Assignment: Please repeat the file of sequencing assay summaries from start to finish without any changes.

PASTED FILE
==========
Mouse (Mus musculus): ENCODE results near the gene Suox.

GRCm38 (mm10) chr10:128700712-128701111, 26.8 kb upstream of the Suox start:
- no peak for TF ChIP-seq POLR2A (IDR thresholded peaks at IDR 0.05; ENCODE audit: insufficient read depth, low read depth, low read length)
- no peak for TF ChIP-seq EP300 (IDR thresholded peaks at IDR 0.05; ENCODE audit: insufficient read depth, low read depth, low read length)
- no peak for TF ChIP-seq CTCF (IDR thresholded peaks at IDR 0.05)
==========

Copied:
Mouse (Mus musculus): ENCODE results near the gene Suox.

GRCm38 (mm10) chr10:128700712-128701111, 26.8 kb upstream of the Suox start:
- no peak for TF ChIP-seq POLR2A (IDR thresholded peaks at IDR 0.05; ENCODE audit: insufficient read depth, low read depth, low read length)
- no peak for TF ChIP-seq EP300 (IDR thresholded peaks at IDR 0.05; ENCODE audit: insufficient read depth, low read depth, low read length)
- no peak for TF ChIP-seq CTCF (IDR thresholded peaks at IDR 0.05)